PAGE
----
March 22, 2015
(This is part of a 365 project during my 70th year where I write and illustrate a blog on each day's gift.)
“Do you want to have a child together?” I questioned David more than 35 years ago and when he said yes, that sealed our new relationship. He promised me that the baby would be a girl and then suggested that we really should get married. This came to pass six weeks before our baby was born because we had to wait for both of our divorces to finalize.
On March 22, 1980, I gave birth to our daughter Lauren as I took photos, determined that I had only one shot at photographing the most important event in my life. Over the following years, I watched through the lens as our daughter grew but enjoyed more our daily interaction when I put down the camera. I saw a smart little girl who entered school a year early and at 3 ½ was taking piano lessons and playing in piano recitals. Early in her life, it was obvious that she had a mind of her own. She refused to eat sandwiches and insisted on cold pizza slices in her school lunch box every day. During play, it was a special gift every day to watch her imagination as she built tent cities in the living room and talked with her dozens of stuffed animals.
Since I had decided to use my maiden name in my second marriage, David and I agreed on a hyphenated last name for this child who was a part of both of us. Of course, she would be a feminist like her mother.This thought was part of my naiveté. I was a shy, introverted little girl hiding behind my mother’s dress, but Lauren was quite social, wanting daily to bring home friends from elementary school. When she came home from her first day at middle school, she ran into the house shouting, “I made 11 new friends today!” Although a child comes into this world through parental biology and lives among environmental influences, these things are not the sum total of a child. She will become who she is, regardless of these other elements. Lauren helped teach me this over the years and I have come to admire who she has become. Two years ago when she told me that she was diagnosed with breast cancer, I cried, saying to David, “It should have been me.” However, I doubt I could have been as strong and resilient as my daughter has been.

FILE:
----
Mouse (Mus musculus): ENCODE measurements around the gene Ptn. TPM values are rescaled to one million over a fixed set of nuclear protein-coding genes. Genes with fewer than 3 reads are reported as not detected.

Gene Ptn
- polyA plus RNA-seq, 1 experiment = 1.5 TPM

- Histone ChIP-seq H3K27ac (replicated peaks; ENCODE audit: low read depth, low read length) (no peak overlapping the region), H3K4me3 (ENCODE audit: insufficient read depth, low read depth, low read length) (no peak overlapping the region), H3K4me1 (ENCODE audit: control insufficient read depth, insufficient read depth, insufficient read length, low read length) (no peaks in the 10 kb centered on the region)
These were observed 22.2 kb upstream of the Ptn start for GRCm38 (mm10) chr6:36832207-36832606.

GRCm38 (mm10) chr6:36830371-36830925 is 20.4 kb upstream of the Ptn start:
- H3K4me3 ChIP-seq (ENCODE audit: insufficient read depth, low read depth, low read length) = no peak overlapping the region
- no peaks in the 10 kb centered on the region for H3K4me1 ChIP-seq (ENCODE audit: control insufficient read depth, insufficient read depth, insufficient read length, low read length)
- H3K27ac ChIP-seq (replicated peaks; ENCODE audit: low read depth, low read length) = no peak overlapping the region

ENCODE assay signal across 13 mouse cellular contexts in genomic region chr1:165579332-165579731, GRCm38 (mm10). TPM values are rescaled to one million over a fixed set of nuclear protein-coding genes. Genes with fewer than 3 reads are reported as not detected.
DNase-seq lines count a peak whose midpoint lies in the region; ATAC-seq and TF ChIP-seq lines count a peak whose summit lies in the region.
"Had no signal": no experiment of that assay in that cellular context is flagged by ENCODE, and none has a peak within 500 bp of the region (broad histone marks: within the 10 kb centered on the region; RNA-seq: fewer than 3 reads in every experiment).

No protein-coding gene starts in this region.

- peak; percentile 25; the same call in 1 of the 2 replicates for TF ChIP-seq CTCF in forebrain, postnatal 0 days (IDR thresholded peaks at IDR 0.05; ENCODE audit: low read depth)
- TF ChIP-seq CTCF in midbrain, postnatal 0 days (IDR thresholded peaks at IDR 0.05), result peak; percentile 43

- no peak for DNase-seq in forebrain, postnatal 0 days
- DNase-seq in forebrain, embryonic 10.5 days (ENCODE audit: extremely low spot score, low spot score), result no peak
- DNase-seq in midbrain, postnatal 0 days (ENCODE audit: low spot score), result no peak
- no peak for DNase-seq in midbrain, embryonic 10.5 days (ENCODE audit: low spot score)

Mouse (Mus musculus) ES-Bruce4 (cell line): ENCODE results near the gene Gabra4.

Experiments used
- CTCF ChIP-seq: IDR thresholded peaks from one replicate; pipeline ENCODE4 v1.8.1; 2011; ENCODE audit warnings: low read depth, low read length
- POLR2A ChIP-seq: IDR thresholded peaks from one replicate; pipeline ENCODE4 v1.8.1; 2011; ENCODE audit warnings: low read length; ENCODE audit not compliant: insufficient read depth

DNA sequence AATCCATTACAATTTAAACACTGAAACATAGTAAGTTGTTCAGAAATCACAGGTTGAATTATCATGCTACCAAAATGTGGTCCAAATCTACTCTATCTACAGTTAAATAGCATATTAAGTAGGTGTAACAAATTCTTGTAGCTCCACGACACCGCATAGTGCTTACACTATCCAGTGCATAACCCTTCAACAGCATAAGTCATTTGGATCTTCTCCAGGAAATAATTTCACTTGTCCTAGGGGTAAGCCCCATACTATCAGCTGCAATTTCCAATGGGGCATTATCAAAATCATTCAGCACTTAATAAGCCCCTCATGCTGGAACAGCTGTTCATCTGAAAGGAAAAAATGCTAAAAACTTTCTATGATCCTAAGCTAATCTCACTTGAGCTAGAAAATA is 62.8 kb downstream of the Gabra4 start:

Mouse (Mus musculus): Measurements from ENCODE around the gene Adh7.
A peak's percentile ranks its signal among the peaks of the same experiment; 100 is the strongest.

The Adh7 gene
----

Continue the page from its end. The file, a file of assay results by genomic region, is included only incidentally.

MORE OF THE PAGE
It is not the parents' job to try to shape the child in their own image. It is their job to help a child grow into a happy, well-adjusted individual and to love her unconditionally as she evolves as a unique human being. Over the years, our youngest daughter has taught me much and she has become someone I am proud to have brought into this world. Every March 22, I receive a gift—a reminder of a most important birthday.
“Your children are not your children.They come through you but not from you,And though they are with you,yet they belong not to you…You are the bows from which yourchildren as living arrows are sent forth.”~ Khalil Gibran
My gift today is our youngest daughter’s birthday.~~~~~~~~~~~~~~~~~~~~~~~~~~~~~~~~
> Day 104 Saffron Stigma
You can read my other posts on this project here: